Tuesday, March 25, 2008

Definitions and Prepositions

Tasked to write an autobiographical essay about "secret spaces of childhood". This is an issue for me, as I do not have memories, or choose not to remember, these things. Perhaps as a consequence of this, I frequently experience the feeling of deja vu. An excursus into the Oxford English Dictionary provided the following:

Deja vu, An illusory feeling of having previously experienced a present situation; a form of paramnesia.

Paramnesia, Memory that is unreal, illusory, or distorted; spec. the phenomenon of deja vu, an instance of this. Also: loss of memory for the meaning of words.

This last sentence fascinated me immediately; sans punctuation but with the connector for it can be read two ways:
1. That one cannot remember what words mean, or
2. To indicate that the meaning of words is given at the cost of memory.


Memory like a void, or the bottom of the well where water seeps into ground. A black hole of experiences. An obsession with words in exchange for memories. Ambivalence towards a belief in the unconscious.

Sunday, March 16, 2008


Slightness of sound and then its dissipation, inaudible mouth hissings. The woman said something about the representation of wholeness and my first thought was of the circle of a mouth, lips to form an O.

Even so, this mouth-circle is less a whole than a hole, and I have the distinct feeling that I am missing something important.

Tuesday, March 11, 2008

Intrigue, n.

:To excite the curiosity or interest of; to interest so as to puzzle or fascinate.

Mysteries like the hollowness of a womb. No one home.

A balancing act of lurid dreams and formidable conceptualizations.
I am waiting for some(one)thing.


Reading "Elders and Betters" by I. Compton-Burnett, first published in 1944. Examining the characterizations and positions of women, as conceived by a woman writer. I am seeking to understand dialogue, as I usually find myself entrenched in description.

In the beginning, in a move to a new house, a bag has gone missing:
"Well, does it matter so much?" said Anna. "It will follow by itself."
"Cook had it with her in the compartment, Miss Anna."
"You mean it had no address? Why did you not bring it in the cab?"
Jenney's eyes went from Anna to Ethel, as if to measure their mutual effect.
"We only brought what was needed for the night, Miss Anna," said Ethel, throwing some light on this.
"Did you leave the bag to speak for itself at the station?" said Esmond. "A label would have saved it the trouble."
Ethel met his eyes in silence.
"You must know what you did with it," said Anna.
"We thought it would come with the other luggage, Miss Anna."
"It would have been wiser and kinder of it," said Bernard.


Sunday, March 9, 2008

A Panel on Embodiment:

Interdisciplinary conversation on the subject (substance?) of the body. This is where everything gets a little tangled; how do we discuss the body as a material thing? What has happened to the substance, the subject?

How do we return to the question of an ethically informed politics of substance? This substance is an anchor of certain formations of power. The question is of theorization; how to theorize various formations of bio-politics, sovereignty, etc. How do those theorizations help us to understand why the critique of the body was so important in the 1970s and 80s?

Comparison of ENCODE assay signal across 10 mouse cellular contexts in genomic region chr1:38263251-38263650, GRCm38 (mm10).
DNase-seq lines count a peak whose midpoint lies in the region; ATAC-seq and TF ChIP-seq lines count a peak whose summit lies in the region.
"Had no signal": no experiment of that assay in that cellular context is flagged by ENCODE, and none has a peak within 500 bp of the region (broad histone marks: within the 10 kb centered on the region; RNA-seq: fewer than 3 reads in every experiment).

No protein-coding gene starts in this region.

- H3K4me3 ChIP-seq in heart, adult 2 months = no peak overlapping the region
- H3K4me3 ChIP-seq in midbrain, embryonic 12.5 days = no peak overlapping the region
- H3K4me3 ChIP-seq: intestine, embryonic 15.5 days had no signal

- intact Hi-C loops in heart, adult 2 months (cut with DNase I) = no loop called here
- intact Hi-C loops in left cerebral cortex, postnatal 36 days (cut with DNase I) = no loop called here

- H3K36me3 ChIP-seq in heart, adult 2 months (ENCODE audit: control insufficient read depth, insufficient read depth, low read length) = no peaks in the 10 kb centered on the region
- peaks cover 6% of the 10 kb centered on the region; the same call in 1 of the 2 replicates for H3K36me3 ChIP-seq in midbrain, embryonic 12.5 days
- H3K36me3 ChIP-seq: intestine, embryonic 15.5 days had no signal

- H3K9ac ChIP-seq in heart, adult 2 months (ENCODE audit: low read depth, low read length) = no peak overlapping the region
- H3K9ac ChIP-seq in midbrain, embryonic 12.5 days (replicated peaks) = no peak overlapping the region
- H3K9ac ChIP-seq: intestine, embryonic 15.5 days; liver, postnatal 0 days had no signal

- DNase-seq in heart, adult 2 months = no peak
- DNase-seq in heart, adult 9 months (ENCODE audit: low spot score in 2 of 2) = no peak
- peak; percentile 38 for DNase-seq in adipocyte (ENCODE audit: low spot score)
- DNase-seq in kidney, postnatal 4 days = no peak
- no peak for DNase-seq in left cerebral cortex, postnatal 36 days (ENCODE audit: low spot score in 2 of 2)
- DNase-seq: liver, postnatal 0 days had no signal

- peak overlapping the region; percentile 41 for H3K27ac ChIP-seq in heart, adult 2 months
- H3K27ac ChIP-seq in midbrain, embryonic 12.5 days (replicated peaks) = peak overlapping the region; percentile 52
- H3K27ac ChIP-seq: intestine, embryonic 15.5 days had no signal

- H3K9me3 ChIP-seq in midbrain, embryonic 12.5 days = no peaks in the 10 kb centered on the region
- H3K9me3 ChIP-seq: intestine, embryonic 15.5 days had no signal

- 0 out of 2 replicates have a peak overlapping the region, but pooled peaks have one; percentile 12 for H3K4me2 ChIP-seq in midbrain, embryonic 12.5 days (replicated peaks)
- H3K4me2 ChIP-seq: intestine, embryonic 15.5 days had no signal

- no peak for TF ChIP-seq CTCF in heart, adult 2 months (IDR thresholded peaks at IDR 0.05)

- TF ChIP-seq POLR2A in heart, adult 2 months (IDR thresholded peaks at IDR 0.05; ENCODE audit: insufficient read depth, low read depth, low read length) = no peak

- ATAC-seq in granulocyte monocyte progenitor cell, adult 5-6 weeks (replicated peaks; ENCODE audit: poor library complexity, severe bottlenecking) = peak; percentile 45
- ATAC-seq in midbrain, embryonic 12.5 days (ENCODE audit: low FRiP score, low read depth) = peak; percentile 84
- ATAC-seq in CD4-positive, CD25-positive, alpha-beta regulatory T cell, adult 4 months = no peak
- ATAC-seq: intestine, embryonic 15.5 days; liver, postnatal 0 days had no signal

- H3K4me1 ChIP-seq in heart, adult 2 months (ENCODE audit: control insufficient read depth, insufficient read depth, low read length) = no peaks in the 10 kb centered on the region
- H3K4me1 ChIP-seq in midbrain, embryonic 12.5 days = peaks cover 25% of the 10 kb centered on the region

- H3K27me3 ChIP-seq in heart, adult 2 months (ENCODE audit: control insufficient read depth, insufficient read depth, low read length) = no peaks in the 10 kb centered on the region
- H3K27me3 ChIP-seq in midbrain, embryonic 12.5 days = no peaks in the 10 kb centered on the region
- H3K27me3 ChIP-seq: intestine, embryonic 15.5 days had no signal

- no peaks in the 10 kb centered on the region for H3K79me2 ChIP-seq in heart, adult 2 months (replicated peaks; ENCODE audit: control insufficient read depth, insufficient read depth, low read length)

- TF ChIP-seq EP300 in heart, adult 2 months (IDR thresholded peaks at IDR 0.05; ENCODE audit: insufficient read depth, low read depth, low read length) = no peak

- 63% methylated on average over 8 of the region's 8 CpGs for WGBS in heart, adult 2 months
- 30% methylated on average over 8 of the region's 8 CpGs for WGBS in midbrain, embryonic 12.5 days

Discursive formations of the body. Or has the substance been abandoned?

Thinking in circles. Physical ellipses. The body as simply an imprint of discursive formations. Torture shatters the substance so that it is unable to do a politics anymore - except be shattered.


the gap.

Disassociation from the body. My body. Or yours.

Monday, March 3, 2008

Triolets and Turing Machines

If I write one line, it will repeat three times in the form. The second line will repeat twice.

These are the rules for writing a triolet: first, make sure the line can be repeated without becoming stagnant. Second, make sure the second line is interesting. Third, know where the repetitions fall.

I wanted to write a triolet, and so I did. Perhaps I will show you sometime.


Am currently reading Three Steps on the Ladder of Writing by Helene Cixous. When I described it to M. she aptly described it as one of those books where each sentence feels like an indisputable truth. I couldn't figure out why, though I had read more than 100 pages, each page seemed like I had read it only one page ago.

"I will talk about truth again, without which (without the word truth, without the mystery truth) there would be no writing. It is what writing wants. But it "(the truth)" is totally down below and a long way off. And all the people I love and whom I have mentioned [Writers: Clarice Lispector, Kafka, Ingeborg Bachmann, Tsvetaeva] are beings who are bent on directing their writing toward this truth-over-there, with unbelievable labor; they are fighting against the elements and principally against the innumerable immediate and exterior and interior enemies." -Helene Cixous, Three Steps on the Ladder of Writing, 6

Only one of many passages I could quote, and only one of many passages I have taken deeply to heart. M. is away and I wish she was here so I could share this with her.

"Writing is learning to die. It's learning not to be afraid, in other words to live at the extremity of life, which is what the dead, death, give us." 10

I desire death, which is to say, I desire to write, and that is all.